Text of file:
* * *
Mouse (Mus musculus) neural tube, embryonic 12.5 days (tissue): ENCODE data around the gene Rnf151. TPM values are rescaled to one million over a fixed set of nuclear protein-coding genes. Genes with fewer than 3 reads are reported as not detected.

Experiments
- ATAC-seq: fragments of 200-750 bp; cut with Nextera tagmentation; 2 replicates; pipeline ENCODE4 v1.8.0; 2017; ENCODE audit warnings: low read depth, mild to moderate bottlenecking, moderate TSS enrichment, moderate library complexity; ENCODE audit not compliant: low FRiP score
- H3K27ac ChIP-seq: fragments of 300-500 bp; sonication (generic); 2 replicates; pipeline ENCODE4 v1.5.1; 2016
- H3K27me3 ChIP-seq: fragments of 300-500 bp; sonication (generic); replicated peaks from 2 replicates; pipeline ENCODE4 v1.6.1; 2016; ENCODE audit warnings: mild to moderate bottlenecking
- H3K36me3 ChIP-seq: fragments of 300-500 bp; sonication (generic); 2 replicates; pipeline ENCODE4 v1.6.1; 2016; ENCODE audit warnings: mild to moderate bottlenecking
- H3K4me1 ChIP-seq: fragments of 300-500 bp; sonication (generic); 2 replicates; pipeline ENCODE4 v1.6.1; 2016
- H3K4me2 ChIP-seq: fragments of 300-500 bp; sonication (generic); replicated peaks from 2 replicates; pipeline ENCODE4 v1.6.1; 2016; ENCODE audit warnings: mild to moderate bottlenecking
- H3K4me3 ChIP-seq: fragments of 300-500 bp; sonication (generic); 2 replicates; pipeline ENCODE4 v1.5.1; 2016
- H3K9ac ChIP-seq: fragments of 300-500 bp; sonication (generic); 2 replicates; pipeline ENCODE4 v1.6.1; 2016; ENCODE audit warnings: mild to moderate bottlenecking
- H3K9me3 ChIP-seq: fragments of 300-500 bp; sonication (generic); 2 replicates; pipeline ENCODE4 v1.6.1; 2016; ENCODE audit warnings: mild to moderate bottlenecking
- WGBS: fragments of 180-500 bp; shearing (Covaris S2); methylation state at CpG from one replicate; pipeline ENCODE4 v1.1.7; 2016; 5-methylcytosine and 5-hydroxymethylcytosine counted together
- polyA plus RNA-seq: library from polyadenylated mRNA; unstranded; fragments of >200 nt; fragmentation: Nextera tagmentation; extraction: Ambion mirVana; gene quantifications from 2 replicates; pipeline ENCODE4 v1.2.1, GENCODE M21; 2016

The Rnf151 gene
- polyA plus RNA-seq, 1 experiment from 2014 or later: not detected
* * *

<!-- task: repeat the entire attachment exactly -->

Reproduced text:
Mouse (Mus musculus) neural tube, embryonic 12.5 days (tissue): ENCODE data around the gene Rnf151. TPM values are rescaled to one million over a fixed set of nuclear protein-coding genes. Genes with fewer than 3 reads are reported as not detected.

Experiments
- ATAC-seq: fragments of 200-750 bp; cut with Nextera tagmentation; 2 replicates; pipeline ENCODE4 v1.8.0; 2017; ENCODE audit warnings: low read depth, mild to moderate bottlenecking, moderate TSS enrichment, moderate library complexity; ENCODE audit not compliant: low FRiP score
- H3K27ac ChIP-seq: fragments of 300-500 bp; sonication (generic); 2 replicates; pipeline ENCODE4 v1.5.1; 2016
- H3K27me3 ChIP-seq: fragments of 300-500 bp; sonication (generic); replicated peaks from 2 replicates; pipeline ENCODE4 v1.6.1; 2016; ENCODE audit warnings: mild to moderate bottlenecking
- H3K36me3 ChIP-seq: fragments of 300-500 bp; sonication (generic); 2 replicates; pipeline ENCODE4 v1.6.1; 2016; ENCODE audit warnings: mild to moderate bottlenecking
- H3K4me1 ChIP-seq: fragments of 300-500 bp; sonication (generic); 2 replicates; pipeline ENCODE4 v1.6.1; 2016
- H3K4me2 ChIP-seq: fragments of 300-500 bp; sonication (generic); replicated peaks from 2 replicates; pipeline ENCODE4 v1.6.1; 2016; ENCODE audit warnings: mild to moderate bottlenecking
- H3K4me3 ChIP-seq: fragments of 300-500 bp; sonication (generic); 2 replicates; pipeline ENCODE4 v1.5.1; 2016
- H3K9ac ChIP-seq: fragments of 300-500 bp; sonication (generic); 2 replicates; pipeline ENCODE4 v1.6.1; 2016; ENCODE audit warnings: mild to moderate bottlenecking
- H3K9me3 ChIP-seq: fragments of 300-500 bp; sonication (generic); 2 replicates; pipeline ENCODE4 v1.6.1; 2016; ENCODE audit warnings: mild to moderate bottlenecking
- WGBS: fragments of 180-500 bp; shearing (Covaris S2); methylation state at CpG from one replicate; pipeline ENCODE4 v1.1.7; 2016; 5-methylcytosine and 5-hydroxymethylcytosine counted together
- polyA plus RNA-seq: library from polyadenylated mRNA; unstranded; fragments of >200 nt; fragmentation: Nextera tagmentation; extraction: Ambion mirVana; gene quantifications from 2 replicates; pipeline ENCODE4 v1.2.1, GENCODE M21; 2016

The Rnf151 gene
- polyA plus RNA-seq, 1 experiment from 2014 or later: not detected